We all start the New Year with such good intentions, but, a few months down the line and the enthusiasm of the 31st December can be hard to maintain.

Some changes are too important to be left for another year and quitting smoking is one of them. Making real and lasting life changes is not just about deciding to quit in the early hours of the 1st  January. It’s about grit, determination and hard work, real change requires preparation and support.

Fortunately, we now know more than ever about addiction and how to help people who have decided to give up smoking. In 2017 success rates for people quitting smoking hit a record high. Nearly 20% of those who decided to quit at the end of 2016 were still managing to stick to it by the middle of the year. That is a whopping 4.3% increase on the past decade’s average.

While the decision to quit smoking is a deeply personal one, the success or failure of that decision can have serious implications for employers. Nationally, smoking costs business billions, around £2000 a year for a single business to cover cigarette breaks alone. Associated absenteeism and healthcare costs can take that figure up to around £4000.

What the law says

It is illegal to smoke in any enclosed workplace or in a company car that is used by more than one employee. Businesses can be fined up to £2,500 if they flaunt this law – smokers must go outside to smoke.

It is also legally acceptable for businesses to refuse to hire smokers, even if they agree not to smoke in the workplace. It is not viewed as discrimination and there are many examples of businesses, especially public-facing ones, such as hotels, who won’t accept employees arriving for work smelling of cigarette smoke.

Supporting your employees

Although businesses don’t have to employ smokers, it makes business sense to support employees who wish to give up smoking. The evidence shows that people who receive active support from those around them are far more likely to succeed in quitting than those who don’t.  When you consider that, on average, we spend at least half our waking day at work, businesses have a real opportunity to help employees with their efforts to stamp out the habit.

No more excuses

But, but but…. Excuses are the main reason that people don’t even start to quit. Understanding and educating around some of the most common ones is a good place to start.

  1. The damage is done – The moment you quit the body begins to undo that damage. The ability to smell and taste improve within days and breathing eases up too.  Quitters will see results fast.
  2. I’ll gain weight – This relates to the fact that smoking speeds up metabolism, so you burn more calories. When you quit, food will taste better, so there can be more temptation to overeat. However, preparation is key here, this is a perfect time to improve diet and increase exercise. After all, the distraction will help dull the cravings.  Encourage employees to get more active with initiatives like the lunchtime hour.
  3. I smoke to relax – Stress is one of the most common excuses given for not quitting smoking. Yet nicotine has no calming elements. In fact, it’s the addiction that causes the stress and anxiety. Quitting smoking will impact on mood, as it is a stressful process. An engaged and supportive workplace can minimise this.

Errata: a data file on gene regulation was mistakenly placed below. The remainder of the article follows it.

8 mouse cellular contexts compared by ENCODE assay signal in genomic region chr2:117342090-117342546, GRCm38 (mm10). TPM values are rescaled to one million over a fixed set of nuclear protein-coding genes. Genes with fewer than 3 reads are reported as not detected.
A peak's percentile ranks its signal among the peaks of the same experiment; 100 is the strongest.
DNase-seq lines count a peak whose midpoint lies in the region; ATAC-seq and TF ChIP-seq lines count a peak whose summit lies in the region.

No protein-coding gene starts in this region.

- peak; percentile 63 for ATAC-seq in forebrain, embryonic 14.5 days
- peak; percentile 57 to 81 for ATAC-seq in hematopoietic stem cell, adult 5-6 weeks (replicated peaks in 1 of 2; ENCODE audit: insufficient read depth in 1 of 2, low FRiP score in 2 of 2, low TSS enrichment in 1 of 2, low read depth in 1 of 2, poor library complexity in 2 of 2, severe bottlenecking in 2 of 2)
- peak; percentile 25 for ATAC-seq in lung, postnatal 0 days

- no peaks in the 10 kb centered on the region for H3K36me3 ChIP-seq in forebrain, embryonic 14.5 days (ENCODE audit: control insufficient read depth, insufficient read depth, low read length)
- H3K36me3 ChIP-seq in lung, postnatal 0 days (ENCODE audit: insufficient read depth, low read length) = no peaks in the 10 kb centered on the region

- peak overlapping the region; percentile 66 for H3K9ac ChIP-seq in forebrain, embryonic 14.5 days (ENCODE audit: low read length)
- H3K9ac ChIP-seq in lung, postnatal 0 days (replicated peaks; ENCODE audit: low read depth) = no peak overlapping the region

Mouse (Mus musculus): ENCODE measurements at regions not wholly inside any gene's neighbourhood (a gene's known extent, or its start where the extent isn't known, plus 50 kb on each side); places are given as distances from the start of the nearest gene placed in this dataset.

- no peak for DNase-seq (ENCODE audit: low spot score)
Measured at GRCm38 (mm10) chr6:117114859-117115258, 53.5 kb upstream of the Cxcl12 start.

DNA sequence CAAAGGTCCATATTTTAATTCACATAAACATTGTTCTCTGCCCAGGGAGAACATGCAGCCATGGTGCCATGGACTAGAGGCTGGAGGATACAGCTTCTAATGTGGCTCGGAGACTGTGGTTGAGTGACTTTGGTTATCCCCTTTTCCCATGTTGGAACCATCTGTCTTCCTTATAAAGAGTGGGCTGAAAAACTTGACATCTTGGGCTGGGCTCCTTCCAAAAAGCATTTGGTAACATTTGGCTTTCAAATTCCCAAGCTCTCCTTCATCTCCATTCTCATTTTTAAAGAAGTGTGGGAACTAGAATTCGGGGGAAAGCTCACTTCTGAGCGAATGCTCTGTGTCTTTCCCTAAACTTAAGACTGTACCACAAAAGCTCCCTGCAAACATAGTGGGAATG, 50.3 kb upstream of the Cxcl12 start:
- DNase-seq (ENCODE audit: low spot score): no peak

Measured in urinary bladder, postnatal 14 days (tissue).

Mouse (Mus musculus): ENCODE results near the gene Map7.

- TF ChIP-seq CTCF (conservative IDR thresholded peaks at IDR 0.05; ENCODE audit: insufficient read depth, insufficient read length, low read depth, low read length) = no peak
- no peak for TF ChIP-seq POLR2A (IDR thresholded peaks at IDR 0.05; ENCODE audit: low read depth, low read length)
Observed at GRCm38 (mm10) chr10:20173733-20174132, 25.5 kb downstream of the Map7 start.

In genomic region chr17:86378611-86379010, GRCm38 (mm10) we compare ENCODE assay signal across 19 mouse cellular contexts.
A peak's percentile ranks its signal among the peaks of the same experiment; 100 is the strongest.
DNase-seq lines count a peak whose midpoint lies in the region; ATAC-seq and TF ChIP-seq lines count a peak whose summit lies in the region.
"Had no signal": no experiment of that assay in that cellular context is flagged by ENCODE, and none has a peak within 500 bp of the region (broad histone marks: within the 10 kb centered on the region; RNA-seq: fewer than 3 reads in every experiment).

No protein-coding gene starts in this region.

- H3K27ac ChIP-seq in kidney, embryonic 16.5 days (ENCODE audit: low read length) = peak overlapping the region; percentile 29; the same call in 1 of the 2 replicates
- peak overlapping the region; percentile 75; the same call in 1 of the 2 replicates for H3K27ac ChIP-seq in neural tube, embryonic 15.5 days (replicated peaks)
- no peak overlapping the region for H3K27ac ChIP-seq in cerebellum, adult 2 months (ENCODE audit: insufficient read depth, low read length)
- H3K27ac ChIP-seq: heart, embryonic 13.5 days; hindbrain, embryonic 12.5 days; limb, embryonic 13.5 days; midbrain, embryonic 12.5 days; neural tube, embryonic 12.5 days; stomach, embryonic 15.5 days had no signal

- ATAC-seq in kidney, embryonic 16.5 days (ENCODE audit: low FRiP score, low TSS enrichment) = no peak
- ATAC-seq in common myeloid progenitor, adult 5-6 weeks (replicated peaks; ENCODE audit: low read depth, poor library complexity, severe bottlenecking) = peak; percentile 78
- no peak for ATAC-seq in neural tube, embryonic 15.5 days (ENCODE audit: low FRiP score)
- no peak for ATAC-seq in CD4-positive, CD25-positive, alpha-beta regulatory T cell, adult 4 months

4. I’m too addicted – The physical addiction can sometimes feel insurmountable. Businesses can support employees by offering information and access to the many forms of medication and therapeutic aids available.


Active Workplace Support

With no more excuses blocking the way, there are lots of ways you can support employees to kick the habit.

  • Run an event – If you have a few employees who would like to kick the habit, (or are considering it) why not try running a stop smoking event? Don’t wait for January, instead consider taking advantage of the Stoptober campaign in October. This autumn campaign is based on the evidence that people who give up for 28 days are five times more likely to quit for good. The second Wednesday in March is also ‘Stop Smoking Day’ with national events to encourage quitting.
  • Team Challenge – The British Heart Foundation run a ‘We quit at work team challenge’ where employees are encouraged to offer support and encouragement to one another to quit smoking. You can download a challenge activity sheet and a ‘Quit Contract’ to help get people started.
  • Call in the experts – Sometimes professional support can make all the difference. Most local doctor’s surgeries will offer one-to-one appointments or group and drop-in services. There are also several private agencies and organisations that will come into the workplace.
  • Sign up – The NHS offer support and advice direct to an inbox. Employees can sign up and download useful information, apps and get support through texts, messenger or face to face.

Make it your policy

Never underestimate the power of workplace policy and culture to influence employees. Businesses can take a zero-tolerance approach to smoking and actively encourage quitting.

The decision to quit may be personal, but success is in everyone’s interest. The financial and practical costs to businesses from smoking can be devastating. By offering as much support as possible to those who have decided to quit, organisations will save money, and can literally, save lives.